Sometimes that has meant that we are collaborating together to create and innovate at the speed of light, finding new ways to serve children and youth while protecting them and our workforce from exposure to a deadly disease.

Sometimes it means that we are engaging in hard conversations about the ways the systems we work in, the organizations and missions we serve, and the careers we have built for ourselves, are themselves built on systemic racism that devalues children and families of color.

One Hope United’s Chairman’s Award is a recognition for “Empowering One Another” for collaborating and encouraging others toward greater impact. I am especially fond of the word “collaboration”, not only because it is part of our name, but also because it embodies the concept of working together for a common goal. And that is what is truly needed if we are going to create a society in which Black and Brown lives matter as much as White lives do. We have to be willing to take risks, and to be vulnerable, to trust one another, and to look into our own hearts to discern how we can learn and change for the better.

And that also means changing how we advocate, and what we advocate for. As an association of community-based organizations, service to members has been a top priority, helping you to solve problems and ensuring you have the resources you need to do your work. That kind of transactional advocacy is the bread and butter of membership associations.

Now we are leaning in more to transformational advocacy and asking ourselves important questions about how we can better use our collective voice to fundamentally challenge and alter systems to better serve children, youth, and families. I’m proud to say that One Hope United and other organizations are currently engaged in a generative dialogue about how we can confront the systemic racism built into the foster care system.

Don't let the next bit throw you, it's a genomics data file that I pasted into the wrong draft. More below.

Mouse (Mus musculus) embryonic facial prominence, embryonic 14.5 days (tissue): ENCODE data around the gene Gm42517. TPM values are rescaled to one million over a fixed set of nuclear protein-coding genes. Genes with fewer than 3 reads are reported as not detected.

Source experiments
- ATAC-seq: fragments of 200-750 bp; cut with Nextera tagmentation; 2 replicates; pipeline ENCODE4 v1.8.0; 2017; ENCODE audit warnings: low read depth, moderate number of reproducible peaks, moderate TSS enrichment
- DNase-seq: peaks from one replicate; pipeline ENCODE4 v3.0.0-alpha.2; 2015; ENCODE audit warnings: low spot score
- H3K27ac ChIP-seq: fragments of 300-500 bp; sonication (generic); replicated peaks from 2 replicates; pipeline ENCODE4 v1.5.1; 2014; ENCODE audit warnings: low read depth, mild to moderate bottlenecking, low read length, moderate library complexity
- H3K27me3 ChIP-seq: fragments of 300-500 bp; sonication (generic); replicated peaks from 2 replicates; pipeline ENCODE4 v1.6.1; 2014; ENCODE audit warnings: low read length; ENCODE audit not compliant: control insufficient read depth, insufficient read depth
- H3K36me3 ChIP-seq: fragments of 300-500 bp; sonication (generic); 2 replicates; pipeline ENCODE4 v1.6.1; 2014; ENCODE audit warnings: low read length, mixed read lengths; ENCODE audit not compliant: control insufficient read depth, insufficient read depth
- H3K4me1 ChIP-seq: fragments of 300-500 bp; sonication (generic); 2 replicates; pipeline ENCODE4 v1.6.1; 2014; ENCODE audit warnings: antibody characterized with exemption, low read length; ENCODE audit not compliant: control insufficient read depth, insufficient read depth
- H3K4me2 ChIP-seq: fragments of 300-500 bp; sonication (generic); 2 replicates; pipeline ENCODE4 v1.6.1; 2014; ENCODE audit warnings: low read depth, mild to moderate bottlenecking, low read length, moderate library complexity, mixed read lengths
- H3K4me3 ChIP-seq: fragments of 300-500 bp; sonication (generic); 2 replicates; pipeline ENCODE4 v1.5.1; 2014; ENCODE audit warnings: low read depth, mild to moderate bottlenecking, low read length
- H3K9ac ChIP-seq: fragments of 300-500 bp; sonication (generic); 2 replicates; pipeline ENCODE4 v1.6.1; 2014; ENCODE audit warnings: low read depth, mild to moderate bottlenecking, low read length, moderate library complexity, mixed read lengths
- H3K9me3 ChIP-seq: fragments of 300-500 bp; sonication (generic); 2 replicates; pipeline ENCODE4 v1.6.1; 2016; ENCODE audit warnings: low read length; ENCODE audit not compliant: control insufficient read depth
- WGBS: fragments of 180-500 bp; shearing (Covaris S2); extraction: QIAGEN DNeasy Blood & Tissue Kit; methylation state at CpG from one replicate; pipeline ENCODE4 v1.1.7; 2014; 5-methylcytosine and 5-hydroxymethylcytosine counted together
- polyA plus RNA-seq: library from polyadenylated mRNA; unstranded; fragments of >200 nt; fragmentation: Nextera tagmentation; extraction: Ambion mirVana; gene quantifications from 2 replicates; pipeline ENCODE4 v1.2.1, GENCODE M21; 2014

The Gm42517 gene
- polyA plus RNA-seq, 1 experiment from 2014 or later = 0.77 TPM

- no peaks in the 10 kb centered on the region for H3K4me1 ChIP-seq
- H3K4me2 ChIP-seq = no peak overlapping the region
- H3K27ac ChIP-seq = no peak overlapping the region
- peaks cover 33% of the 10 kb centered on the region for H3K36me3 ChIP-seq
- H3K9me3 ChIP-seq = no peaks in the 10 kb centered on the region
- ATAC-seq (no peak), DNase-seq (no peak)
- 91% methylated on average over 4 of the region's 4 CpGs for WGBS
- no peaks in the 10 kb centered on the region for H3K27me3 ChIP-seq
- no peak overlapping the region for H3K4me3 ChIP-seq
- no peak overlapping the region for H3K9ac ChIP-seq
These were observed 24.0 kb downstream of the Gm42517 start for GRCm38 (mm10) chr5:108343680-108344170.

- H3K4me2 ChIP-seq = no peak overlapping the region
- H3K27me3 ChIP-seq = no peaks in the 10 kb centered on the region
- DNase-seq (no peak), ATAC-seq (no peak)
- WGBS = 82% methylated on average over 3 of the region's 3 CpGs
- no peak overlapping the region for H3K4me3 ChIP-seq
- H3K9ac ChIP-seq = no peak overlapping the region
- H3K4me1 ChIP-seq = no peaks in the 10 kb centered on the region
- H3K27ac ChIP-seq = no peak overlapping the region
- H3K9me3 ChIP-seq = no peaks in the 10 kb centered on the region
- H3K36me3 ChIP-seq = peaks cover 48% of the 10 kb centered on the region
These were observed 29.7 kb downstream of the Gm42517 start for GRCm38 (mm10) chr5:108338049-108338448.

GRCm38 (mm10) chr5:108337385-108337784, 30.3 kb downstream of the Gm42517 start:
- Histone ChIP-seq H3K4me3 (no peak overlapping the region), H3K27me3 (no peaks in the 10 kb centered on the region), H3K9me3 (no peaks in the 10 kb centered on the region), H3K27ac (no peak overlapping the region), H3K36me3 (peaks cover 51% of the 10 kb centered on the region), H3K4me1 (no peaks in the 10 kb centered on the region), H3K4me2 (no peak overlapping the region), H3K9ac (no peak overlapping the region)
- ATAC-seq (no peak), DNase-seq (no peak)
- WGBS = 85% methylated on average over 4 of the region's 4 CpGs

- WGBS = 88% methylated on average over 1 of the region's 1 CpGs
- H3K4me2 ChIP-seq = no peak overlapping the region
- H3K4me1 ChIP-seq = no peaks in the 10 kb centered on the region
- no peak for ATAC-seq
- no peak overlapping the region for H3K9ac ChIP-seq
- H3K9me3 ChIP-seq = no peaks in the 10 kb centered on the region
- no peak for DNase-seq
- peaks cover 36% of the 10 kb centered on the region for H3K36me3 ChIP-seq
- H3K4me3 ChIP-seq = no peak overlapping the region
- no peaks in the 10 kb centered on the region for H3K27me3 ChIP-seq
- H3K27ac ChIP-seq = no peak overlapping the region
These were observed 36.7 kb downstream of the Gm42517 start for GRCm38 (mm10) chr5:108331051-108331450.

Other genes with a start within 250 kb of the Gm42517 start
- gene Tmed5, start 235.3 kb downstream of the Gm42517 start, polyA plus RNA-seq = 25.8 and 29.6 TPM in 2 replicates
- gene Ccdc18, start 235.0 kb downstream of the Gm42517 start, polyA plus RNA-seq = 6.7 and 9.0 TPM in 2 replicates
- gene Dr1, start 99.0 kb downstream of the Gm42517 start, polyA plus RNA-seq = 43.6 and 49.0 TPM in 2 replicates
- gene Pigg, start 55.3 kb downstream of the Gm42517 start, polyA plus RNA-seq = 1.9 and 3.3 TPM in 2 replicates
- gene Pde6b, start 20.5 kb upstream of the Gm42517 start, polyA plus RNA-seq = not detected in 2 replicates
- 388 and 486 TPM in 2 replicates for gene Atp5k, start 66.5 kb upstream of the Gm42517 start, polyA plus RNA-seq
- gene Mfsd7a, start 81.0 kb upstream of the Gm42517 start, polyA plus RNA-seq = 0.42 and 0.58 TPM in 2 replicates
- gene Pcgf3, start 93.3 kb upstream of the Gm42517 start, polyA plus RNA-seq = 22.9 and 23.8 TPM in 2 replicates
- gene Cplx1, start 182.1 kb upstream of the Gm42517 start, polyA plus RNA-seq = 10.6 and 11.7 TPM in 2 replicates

Family separation – forcible family separation – has its roots in slavery. That injustice has left a legacy of trauma and suffering that continues to this day. Over the course of child welfare history in Illinois there have been significant concerns about loss of cultural identity, a continuing struggle to hire and keep a bilingual workforce, and many, many other challenges.

We know that Black children are disproportionately represented in the child welfare system, and that their outcomes are disproportionately worse. And the youth who age out of the system are far too likely to lack the tools, skills, resources, and relationships needed to be successful as adults. We must address this.

Confronting systemic racism means that we also must address the issue of who we are, as leaders and as a coalition. Who our staff and Board members are. Who the children and families we serve are.

These conversations are not easy or brief. And they must shape our advocacy going forward. I am beyond grateful to have the partnership of Charles, and Antwan, and the rest of the staff and Board of One Hope United as we forge our way together.

Thank you.